The South Africans have taken Twenty20 cricket to significantly new heights and fostered an interest that has meant both great entertainment and revenues at the same time.
Allen Stanford has taken to the Twenty20 version of the game and rolled out megabucks in his competition held solely at his cricket facility in Antigua. The ICC, not to be outdone quickly, saw the opportunity and introduced the Twenty20 World Cup.
That the first edition of the Twenty20 World Cup was held in South Africa in the very same year as the One Day Cricket World Cup and prove a resounding success, actually captivating the audiences and glossing over the embarrassment that was the CWC2007, must say something about its attractiveness, appeal and income generating capacity.
Stanford has recognised this from the very beginning and hence his keen interest in having a one-off match between a West Indies representative team and one of the world’s leading teams. His second edition proved to be better organised and seemed to have attracted far more international interest and appeal than the first.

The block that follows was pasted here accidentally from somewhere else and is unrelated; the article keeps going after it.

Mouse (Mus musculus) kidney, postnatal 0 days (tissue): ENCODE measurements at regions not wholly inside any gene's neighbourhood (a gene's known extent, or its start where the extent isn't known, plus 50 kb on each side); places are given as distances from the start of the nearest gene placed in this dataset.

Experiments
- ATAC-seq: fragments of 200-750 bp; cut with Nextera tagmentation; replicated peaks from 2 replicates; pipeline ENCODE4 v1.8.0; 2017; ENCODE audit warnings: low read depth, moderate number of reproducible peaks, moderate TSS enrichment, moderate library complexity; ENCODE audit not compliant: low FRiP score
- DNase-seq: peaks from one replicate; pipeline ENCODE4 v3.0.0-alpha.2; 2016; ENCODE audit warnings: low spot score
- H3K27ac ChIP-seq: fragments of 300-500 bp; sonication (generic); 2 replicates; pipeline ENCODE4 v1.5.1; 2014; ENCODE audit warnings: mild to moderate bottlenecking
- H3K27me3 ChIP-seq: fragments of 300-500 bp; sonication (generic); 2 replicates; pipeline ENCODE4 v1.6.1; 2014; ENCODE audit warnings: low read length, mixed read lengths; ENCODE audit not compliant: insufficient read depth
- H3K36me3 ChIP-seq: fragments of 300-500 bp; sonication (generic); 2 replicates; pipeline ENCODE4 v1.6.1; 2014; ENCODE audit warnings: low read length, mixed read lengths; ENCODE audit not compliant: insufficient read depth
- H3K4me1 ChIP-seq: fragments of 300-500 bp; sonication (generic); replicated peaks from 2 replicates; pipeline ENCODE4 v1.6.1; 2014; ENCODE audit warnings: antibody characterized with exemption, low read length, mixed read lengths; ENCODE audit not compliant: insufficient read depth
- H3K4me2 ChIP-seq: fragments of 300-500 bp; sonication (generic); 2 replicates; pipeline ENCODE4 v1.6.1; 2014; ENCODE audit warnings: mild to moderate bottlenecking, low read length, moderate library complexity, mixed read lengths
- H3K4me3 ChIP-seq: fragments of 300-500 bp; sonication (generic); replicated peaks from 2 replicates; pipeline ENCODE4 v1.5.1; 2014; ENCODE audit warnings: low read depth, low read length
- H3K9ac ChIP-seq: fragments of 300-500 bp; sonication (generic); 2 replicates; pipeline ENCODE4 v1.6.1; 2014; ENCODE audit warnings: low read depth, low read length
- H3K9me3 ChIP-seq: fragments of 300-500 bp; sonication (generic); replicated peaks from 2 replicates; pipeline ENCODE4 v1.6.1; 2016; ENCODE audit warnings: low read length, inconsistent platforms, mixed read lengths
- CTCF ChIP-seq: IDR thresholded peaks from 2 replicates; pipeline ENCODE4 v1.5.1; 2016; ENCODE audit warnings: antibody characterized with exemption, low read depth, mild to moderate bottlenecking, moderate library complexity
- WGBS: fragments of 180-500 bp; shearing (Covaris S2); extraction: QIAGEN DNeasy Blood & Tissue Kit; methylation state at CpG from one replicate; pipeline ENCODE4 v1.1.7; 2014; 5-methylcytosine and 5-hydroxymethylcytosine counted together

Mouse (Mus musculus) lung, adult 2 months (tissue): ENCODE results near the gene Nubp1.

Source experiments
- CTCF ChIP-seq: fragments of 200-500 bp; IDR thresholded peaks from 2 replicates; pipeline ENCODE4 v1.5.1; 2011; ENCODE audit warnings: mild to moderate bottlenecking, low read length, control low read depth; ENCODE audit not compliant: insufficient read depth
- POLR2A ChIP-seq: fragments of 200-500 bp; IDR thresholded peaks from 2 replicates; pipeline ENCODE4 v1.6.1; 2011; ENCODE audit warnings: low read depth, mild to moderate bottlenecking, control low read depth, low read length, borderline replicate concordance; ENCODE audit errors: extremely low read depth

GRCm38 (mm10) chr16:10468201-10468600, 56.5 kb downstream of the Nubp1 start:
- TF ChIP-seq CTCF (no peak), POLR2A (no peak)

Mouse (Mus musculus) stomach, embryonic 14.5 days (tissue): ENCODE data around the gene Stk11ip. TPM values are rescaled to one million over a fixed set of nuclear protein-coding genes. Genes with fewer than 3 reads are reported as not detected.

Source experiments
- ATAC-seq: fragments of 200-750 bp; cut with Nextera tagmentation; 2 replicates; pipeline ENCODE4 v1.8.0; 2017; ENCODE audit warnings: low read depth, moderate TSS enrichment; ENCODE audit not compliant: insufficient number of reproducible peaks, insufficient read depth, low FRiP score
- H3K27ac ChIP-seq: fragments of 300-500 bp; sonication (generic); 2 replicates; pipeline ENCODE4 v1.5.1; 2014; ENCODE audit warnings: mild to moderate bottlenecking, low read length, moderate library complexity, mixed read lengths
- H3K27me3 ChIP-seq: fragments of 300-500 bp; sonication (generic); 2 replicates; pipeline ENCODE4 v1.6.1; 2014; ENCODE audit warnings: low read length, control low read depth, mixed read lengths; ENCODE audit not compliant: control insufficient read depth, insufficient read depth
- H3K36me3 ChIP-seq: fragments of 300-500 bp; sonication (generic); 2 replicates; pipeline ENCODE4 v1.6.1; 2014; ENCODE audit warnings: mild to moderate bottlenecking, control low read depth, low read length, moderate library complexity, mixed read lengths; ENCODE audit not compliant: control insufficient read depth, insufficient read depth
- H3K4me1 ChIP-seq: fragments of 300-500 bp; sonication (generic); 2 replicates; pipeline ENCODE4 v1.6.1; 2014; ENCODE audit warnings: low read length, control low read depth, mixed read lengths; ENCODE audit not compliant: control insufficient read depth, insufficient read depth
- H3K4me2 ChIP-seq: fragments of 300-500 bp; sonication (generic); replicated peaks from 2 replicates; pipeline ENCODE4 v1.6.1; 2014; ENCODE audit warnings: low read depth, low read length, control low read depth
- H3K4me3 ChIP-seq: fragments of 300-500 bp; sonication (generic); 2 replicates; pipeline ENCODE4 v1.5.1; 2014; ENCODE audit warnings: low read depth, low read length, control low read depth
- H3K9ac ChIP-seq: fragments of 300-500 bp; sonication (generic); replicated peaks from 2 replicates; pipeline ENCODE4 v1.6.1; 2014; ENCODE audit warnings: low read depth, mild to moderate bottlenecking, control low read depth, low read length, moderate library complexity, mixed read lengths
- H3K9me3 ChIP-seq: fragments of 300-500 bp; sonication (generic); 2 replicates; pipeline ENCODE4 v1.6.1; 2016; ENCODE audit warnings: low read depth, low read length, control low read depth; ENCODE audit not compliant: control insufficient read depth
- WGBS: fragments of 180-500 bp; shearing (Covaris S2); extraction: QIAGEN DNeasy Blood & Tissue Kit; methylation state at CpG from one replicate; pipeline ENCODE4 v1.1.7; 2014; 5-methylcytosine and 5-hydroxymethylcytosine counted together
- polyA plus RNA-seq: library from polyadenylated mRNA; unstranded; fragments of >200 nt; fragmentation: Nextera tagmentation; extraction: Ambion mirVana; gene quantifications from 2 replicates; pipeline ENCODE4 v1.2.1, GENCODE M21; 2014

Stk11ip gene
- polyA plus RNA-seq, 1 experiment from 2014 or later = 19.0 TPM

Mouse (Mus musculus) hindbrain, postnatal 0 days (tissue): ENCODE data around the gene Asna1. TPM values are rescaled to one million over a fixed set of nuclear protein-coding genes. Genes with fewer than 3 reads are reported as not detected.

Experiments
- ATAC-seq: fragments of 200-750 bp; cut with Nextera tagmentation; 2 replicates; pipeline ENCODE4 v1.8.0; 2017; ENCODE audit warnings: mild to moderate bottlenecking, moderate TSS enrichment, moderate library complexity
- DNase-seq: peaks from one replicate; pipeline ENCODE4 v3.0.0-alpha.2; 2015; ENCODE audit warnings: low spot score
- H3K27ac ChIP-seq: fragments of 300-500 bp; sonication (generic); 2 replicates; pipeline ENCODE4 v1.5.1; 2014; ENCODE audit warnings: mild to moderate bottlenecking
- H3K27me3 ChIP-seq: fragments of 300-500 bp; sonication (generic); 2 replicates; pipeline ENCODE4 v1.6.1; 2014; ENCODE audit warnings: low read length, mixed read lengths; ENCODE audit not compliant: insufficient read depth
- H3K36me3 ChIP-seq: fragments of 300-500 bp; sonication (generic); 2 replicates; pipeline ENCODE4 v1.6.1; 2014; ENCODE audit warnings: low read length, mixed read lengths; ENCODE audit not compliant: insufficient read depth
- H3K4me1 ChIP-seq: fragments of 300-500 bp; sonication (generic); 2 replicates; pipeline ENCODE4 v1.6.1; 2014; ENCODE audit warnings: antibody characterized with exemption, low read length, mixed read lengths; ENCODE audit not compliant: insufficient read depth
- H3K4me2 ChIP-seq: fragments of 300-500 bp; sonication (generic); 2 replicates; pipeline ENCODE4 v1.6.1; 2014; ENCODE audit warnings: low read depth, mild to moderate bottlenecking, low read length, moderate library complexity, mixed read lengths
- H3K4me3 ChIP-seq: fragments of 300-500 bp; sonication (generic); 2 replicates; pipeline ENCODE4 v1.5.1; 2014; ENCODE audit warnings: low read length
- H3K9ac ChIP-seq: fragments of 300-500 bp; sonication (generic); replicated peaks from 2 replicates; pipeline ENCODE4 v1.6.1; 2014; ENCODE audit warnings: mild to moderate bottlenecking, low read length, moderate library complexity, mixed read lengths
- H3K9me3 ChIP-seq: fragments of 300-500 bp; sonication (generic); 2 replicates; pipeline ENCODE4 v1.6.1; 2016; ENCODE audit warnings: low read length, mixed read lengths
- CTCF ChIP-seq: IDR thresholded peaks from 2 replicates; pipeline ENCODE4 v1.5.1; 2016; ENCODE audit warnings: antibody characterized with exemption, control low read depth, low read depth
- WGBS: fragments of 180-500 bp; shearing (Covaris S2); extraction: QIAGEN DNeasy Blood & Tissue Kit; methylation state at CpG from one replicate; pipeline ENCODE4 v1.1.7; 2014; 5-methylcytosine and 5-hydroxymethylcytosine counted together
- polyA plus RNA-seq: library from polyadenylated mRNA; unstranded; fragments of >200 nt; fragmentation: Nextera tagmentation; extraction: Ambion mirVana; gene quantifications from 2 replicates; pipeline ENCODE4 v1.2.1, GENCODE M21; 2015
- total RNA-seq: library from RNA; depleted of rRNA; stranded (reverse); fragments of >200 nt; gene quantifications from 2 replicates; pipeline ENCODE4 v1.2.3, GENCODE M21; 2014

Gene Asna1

The WICB has once more lost out here. It has had to virtually lie prostrate before Stanford’s entrepreneurial venture into the game of cricket, a game he seems yet to fully understand in all its complexity. What seems to matter to him is that he has found a comfortable niche for his economic undertaking while at the same time apparently fulfilling his philanthropic interests.
The WICB has been left at the starting gates. Whatever attempts the Board may now make to creep into the Twenty20 version of the game would probably now have to be at the behest of the Stanford Empire and there is little chance of the philanthropy eagerly yielding the cash cow to the benefit of the WICB’s treasury.
The embarrassment here is that the WICB remains lacklustre in its planning. There remains an acute absence of vision and it is unfortunate that always the Board has suggested that its blinkered movement is necessitated by dwindling coffers.